Journal of Bioethical Inquiry 13 (1):95-103 (2016)
AbstractIn recent years, discussion around memory modification interventions has gained attention. However, discussion around the use of memory interventions in the criminal justice system has been mostly absent. In this paper we start by highlighting the importance memory has for human well-being and personal identity, as well as its role within the criminal forensic setting; in particular, for claiming and accepting legal responsibility, for moral learning, and for retribution. We provide examples of memory interventions that are currently available for medical purposes, but that in the future could be used in the forensic setting to modify criminal offenders’ memories. In this section we contrast the cases of dampening and enhancing memories of criminal offenders. We then present from a pragmatic approach some pressing ethical issues associated with these types of memory interventions. The paper ends up highlighting how these pragmatic considerations can help establish ethically justified criteria regarding the possibility of interventions aimed at modifying criminal offenders’ memories.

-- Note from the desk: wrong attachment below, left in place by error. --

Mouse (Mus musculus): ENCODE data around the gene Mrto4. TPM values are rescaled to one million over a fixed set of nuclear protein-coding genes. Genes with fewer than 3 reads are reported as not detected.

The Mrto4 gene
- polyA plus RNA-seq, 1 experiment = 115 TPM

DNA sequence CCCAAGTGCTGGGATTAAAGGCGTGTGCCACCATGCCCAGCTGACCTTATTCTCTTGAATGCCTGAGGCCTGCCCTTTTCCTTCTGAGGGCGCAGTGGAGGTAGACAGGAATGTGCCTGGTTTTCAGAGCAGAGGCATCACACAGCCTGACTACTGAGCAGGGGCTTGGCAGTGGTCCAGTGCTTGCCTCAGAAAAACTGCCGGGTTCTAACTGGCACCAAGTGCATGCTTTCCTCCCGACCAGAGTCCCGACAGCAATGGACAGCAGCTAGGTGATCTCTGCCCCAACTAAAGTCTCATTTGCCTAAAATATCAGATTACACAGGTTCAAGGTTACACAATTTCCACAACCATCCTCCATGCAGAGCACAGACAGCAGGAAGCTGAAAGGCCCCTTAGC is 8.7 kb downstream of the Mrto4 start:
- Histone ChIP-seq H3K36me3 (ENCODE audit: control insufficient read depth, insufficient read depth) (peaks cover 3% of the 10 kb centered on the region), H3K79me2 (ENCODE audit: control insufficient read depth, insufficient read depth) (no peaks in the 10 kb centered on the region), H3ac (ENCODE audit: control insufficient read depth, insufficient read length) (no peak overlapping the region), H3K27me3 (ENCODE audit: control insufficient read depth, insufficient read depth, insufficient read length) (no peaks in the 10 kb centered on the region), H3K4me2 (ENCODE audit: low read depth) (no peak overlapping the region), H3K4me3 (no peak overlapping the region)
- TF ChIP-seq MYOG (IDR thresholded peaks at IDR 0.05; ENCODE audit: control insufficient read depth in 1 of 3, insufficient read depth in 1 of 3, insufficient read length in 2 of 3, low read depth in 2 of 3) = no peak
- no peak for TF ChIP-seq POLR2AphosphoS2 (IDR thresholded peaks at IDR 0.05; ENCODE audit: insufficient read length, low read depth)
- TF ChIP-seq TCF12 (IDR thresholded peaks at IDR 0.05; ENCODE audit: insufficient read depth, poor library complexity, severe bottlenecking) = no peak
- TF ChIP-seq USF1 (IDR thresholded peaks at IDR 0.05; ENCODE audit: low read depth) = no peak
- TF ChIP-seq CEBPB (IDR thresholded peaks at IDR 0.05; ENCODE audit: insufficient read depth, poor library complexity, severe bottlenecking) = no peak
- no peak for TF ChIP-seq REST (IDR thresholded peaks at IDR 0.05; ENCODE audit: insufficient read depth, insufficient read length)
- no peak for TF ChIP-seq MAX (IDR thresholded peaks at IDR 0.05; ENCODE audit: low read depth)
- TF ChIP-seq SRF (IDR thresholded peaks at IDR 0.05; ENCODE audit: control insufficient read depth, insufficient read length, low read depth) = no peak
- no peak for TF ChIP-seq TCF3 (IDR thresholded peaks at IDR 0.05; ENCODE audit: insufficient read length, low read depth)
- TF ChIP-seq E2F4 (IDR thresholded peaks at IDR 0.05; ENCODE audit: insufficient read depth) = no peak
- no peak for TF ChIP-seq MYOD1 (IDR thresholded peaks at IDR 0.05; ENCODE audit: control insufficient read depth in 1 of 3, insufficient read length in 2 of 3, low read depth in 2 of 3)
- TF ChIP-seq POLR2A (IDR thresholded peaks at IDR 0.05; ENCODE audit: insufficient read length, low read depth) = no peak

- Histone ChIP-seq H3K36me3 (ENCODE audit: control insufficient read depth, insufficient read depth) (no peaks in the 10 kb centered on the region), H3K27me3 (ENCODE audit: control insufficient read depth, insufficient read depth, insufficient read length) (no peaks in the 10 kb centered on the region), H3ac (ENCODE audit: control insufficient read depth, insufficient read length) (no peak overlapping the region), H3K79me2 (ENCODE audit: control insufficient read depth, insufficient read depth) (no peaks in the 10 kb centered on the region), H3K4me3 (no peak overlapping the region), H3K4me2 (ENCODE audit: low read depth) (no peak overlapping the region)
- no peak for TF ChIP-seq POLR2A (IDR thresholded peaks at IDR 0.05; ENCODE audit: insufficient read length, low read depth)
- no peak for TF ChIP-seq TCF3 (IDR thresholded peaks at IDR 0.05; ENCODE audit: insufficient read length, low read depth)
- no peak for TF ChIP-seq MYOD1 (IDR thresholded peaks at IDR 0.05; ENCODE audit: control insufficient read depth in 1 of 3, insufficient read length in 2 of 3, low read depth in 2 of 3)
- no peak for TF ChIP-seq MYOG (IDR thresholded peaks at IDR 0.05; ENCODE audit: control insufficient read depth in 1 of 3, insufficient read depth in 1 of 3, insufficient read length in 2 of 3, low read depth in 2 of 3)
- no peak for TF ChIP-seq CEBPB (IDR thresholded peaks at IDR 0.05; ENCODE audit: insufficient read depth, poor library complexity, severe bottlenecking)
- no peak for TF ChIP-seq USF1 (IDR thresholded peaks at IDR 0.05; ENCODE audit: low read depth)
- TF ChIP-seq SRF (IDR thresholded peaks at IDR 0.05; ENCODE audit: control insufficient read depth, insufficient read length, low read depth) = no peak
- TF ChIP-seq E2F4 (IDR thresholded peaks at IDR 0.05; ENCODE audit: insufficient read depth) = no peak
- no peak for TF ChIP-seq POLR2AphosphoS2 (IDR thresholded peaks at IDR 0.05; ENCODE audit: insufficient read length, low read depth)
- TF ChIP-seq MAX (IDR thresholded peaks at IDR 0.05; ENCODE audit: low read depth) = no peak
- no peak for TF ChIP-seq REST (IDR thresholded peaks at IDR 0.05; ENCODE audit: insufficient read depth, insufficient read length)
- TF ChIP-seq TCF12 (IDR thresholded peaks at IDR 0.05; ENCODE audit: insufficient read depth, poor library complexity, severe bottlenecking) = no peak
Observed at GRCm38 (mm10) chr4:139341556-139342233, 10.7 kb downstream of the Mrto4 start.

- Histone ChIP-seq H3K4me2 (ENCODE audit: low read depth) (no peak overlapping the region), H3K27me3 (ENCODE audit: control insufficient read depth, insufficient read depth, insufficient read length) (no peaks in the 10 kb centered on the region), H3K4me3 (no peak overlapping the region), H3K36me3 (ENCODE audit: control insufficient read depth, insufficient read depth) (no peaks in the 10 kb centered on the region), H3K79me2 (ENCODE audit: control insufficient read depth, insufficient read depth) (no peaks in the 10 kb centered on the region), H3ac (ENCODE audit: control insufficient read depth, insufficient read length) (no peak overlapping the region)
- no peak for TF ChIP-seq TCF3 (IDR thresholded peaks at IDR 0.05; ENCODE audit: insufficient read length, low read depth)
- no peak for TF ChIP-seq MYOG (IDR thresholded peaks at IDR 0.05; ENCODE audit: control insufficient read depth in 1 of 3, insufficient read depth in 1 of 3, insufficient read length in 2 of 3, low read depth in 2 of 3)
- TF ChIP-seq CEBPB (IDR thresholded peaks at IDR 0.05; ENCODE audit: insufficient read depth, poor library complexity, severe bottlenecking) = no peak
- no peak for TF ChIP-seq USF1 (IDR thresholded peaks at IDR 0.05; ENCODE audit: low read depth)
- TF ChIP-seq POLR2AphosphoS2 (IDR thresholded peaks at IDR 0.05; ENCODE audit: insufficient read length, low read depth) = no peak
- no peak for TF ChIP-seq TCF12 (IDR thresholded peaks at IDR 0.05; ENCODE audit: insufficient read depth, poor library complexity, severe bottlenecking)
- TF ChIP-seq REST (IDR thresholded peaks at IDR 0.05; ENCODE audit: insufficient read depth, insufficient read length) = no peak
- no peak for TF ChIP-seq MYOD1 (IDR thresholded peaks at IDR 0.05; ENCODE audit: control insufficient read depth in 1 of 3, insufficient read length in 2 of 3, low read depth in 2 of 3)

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References found in this work
Freedom of the Will and the Concept of a Person.Harry Frankfurt - 1971 - Journal of Philosophy 68 (1):5-20.
Freedom of the Will and the Concept of a Person.Harry Frankfurt - 2004 - In Tim Crane & Katalin Farkas (eds.), Metaphysics: A Guide and Anthology. Oxford University Press.
Citations of this work
The Memory-Modifying Potential of Optogenetics and the Need for Neuroethics.Agnieszka K. Adamczyk & Przemysław Zawadzki - 2020 - NanoEthics 14 (3):207-225.
Prefrontal Electrical Stimulation in Non-Depressed Reduces Levels of Reported Negative Affects From Daily Stressors.Nick J. Davis - 2017 - Frontiers in Human Neuroscience 11.
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